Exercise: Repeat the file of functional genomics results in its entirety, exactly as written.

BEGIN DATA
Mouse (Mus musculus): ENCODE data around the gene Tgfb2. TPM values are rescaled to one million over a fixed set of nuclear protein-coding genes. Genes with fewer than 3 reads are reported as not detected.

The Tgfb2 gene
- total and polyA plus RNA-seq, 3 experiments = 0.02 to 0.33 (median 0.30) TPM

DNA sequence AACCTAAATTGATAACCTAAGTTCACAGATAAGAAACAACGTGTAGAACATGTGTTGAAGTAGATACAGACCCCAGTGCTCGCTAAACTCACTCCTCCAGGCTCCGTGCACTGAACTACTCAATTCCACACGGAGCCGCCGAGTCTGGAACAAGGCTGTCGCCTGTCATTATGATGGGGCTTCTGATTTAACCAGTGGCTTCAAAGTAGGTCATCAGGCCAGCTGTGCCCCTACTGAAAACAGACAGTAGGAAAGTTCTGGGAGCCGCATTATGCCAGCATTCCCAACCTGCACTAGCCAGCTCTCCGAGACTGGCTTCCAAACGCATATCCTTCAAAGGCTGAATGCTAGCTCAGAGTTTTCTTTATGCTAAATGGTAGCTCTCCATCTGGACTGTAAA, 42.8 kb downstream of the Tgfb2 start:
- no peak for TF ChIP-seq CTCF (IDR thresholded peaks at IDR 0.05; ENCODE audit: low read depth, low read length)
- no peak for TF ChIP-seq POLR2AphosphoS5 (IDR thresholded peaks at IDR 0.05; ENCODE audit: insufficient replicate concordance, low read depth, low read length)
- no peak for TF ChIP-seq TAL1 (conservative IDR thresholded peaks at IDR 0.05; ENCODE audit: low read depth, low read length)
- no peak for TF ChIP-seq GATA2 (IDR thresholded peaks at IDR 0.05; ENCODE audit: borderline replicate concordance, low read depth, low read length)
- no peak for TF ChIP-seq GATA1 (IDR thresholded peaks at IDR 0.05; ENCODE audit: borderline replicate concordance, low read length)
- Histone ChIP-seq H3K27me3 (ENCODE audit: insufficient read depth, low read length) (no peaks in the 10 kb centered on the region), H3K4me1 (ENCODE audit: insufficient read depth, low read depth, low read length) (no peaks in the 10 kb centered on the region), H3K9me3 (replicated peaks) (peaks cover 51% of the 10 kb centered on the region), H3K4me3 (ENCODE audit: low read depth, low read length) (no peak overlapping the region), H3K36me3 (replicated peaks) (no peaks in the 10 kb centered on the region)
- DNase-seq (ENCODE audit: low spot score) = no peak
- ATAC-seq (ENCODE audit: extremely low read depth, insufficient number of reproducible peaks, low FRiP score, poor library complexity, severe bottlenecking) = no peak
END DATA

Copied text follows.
Mouse (Mus musculus): ENCODE data around the gene Tgfb2. TPM values are rescaled to one million over a fixed set of nuclear protein-coding genes. Genes with fewer than 3 reads are reported as not detected.

The Tgfb2 gene
- total and polyA plus RNA-seq, 3 experiments = 0.02 to 0.33 (median 0.30) TPM

DNA sequence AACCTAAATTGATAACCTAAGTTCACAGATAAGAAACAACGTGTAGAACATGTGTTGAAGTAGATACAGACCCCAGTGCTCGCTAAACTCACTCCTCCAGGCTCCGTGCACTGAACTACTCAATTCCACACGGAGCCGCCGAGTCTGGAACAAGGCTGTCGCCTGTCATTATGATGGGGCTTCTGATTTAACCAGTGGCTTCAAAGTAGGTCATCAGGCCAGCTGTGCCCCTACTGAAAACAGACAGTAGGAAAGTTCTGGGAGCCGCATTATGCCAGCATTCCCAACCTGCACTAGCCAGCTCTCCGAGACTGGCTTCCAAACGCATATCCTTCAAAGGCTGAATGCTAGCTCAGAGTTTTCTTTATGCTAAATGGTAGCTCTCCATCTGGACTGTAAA, 42.8 kb downstream of the Tgfb2 start:
- no peak for TF ChIP-seq CTCF (IDR thresholded peaks at IDR 0.05; ENCODE audit: low read depth, low read length)
- no peak for TF ChIP-seq POLR2AphosphoS5 (IDR thresholded peaks at IDR 0.05; ENCODE audit: insufficient replicate concordance, low read depth, low read length)
- no peak for TF ChIP-seq TAL1 (conservative IDR thresholded peaks at IDR 0.05; ENCODE audit: low read depth, low read length)
- no peak for TF ChIP-seq GATA2 (IDR thresholded peaks at IDR 0.05; ENCODE audit: borderline replicate concordance, low read depth, low read length)
- no peak for TF ChIP-seq GATA1 (IDR thresholded peaks at IDR 0.05; ENCODE audit: borderline replicate concordance, low read length)
- Histone ChIP-seq H3K27me3 (ENCODE audit: insufficient read depth, low read length) (no peaks in the 10 kb centered on the region), H3K4me1 (ENCODE audit: insufficient read depth, low read depth, low read length) (no peaks in the 10 kb centered on the region), H3K9me3 (replicated peaks) (peaks cover 51% of the 10 kb centered on the region), H3K4me3 (ENCODE audit: low read depth, low read length) (no peak overlapping the region), H3K36me3 (replicated peaks) (no peaks in the 10 kb centered on the region)
- DNase-seq (ENCODE audit: low spot score) = no peak
- ATAC-seq (ENCODE audit: extremely low read depth, insufficient number of reproducible peaks, low FRiP score, poor library complexity, severe bottlenecking) = no peak